# Why does $\sqrt x = -a$ have no solution?

Algebraically, can't you solve this equation by squaring both sides?: $$\sqrt x = -a$$ $$(\sqrt x)^2 = (-a)^2$$ $$x = a ^2$$

I can understand why $$x^2 = -a$$ has no solution, because a number multiplied by itself twice can't be a negative number. However, in the case above, $$-4$$ is technically still a square root of $$16$$.

• "-4 is techinally still a square root of 16" is incorrect. $\sqrt{b^2}=|b|$ Nov 26, 2020 at 6:18
• @RudyGoburt You need to provide us with a definition of $\sqrt x$.
– user838035
Nov 26, 2020 at 6:20
• Don't confuse the two square roots of a number, $\pm\sqrt a$, and the square root function $\sqrt a$.
– user65203
Nov 26, 2020 at 7:39

Usually when we write $$\sqrt{x}$$ where $$x$$ is a real number, we usually mean the principal root. This means the positive square root. While $$(-4)^2=16$$, we don't say that $$\sqrt{16}=-4$$, because $$\sqrt{16}=4$$, and if $$\sqrt{16}$$ were both values, it wouldn't be a function. This is why when squaring an equation can sometimes lead to extraneous solutions.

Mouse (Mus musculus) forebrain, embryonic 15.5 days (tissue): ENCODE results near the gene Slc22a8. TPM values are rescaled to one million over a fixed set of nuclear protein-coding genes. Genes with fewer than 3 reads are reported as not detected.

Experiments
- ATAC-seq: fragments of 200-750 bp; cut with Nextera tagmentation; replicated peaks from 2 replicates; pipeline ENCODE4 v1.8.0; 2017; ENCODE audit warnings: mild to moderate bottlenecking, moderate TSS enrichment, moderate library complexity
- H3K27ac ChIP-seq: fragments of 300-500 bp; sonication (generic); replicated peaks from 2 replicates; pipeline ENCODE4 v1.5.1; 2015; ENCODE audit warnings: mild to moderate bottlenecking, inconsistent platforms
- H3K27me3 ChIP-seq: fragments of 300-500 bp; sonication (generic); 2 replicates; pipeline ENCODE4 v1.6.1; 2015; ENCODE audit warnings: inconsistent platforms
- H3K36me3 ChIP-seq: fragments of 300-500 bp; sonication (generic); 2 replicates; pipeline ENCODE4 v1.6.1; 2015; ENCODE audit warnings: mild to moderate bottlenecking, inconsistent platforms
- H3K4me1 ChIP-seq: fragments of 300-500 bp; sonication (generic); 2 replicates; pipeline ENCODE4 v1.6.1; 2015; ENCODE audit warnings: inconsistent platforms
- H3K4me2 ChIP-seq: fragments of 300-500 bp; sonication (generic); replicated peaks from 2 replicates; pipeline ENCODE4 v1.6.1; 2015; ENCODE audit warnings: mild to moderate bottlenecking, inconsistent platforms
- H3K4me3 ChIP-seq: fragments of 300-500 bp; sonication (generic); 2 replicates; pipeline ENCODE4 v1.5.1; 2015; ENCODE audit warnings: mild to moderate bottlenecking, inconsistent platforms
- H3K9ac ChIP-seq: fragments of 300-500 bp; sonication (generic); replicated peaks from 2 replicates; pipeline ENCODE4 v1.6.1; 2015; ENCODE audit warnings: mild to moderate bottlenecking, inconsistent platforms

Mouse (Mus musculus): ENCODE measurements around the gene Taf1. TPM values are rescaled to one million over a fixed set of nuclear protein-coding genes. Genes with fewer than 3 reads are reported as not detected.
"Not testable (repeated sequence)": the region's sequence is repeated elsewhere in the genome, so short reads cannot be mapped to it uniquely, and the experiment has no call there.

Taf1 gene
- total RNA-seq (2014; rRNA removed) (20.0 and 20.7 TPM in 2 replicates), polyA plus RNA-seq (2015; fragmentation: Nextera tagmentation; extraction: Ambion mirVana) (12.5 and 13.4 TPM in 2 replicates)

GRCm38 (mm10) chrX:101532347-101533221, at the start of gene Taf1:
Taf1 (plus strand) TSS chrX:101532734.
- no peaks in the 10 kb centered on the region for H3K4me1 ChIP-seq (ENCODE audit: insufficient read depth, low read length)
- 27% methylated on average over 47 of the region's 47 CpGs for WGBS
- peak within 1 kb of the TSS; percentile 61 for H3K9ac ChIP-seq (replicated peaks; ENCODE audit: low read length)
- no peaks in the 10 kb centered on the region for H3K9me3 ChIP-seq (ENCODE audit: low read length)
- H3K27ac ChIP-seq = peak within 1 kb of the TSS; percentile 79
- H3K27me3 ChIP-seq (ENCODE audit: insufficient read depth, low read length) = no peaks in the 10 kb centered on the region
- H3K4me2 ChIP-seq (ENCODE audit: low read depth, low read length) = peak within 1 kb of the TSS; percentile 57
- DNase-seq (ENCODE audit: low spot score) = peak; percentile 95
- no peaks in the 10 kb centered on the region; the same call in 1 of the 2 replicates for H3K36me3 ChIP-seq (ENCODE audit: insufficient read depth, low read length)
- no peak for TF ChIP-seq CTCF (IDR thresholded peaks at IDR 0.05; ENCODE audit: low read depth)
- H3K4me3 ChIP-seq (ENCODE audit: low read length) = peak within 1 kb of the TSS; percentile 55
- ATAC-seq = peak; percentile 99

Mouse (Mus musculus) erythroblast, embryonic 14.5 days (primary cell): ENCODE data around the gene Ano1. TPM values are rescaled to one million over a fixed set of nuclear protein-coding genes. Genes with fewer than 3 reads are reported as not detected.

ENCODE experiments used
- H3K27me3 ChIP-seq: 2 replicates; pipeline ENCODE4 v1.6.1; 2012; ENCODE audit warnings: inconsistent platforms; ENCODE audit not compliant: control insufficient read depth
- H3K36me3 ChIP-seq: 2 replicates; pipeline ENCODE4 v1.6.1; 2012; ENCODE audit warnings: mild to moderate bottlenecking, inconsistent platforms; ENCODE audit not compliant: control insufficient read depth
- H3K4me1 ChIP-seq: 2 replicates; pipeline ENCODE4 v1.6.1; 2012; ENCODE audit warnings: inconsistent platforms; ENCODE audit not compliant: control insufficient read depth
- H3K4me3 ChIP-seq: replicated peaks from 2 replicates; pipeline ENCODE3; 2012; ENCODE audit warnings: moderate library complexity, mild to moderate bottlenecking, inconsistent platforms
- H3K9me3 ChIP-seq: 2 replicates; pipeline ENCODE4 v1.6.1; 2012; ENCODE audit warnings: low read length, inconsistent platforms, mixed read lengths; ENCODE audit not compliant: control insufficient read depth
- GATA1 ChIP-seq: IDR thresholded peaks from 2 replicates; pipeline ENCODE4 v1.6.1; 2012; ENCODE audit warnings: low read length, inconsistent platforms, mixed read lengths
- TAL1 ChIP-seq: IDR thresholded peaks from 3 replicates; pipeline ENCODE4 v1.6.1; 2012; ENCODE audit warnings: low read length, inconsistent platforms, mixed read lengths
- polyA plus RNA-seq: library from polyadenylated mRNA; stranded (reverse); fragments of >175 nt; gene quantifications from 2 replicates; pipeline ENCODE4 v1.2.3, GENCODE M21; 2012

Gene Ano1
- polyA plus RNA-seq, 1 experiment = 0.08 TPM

When taking the square root of an equation, we attach a $$\pm$$. So if $$a^2=16$$, we do $$a=\pm\sqrt{16}=4,-4$$.

In the reals, if $$a>0$$ then $$\sqrt x=-a$$ has no solution since the square root in this context is usually understood to return a non-negative number.

In the complexes, $$\sqrt x=-a$$ has two solutions as expected: $$x=\pm i\sqrt a$$.

• So it's because the positive solution is used more frequently? Nov 26, 2020 at 6:24
• @RudyGoburt Non-negative solution is understood by convention. Nov 26, 2020 at 6:24

One more way to see why your argument is not valid,

Assuming $$a$$ is positive, Define the function $$f: [0,\infty) \to [0, \infty)$$ by $$f(x) = \sqrt x$$ and generally when we use $$\sqrt x$$ we mean this function $$f$$.

So $$\sqrt x$$ is a unique,positive value. By definition of $$\sqrt x$$, it cannot take negative values, hence the equation provided by you does not have a solution.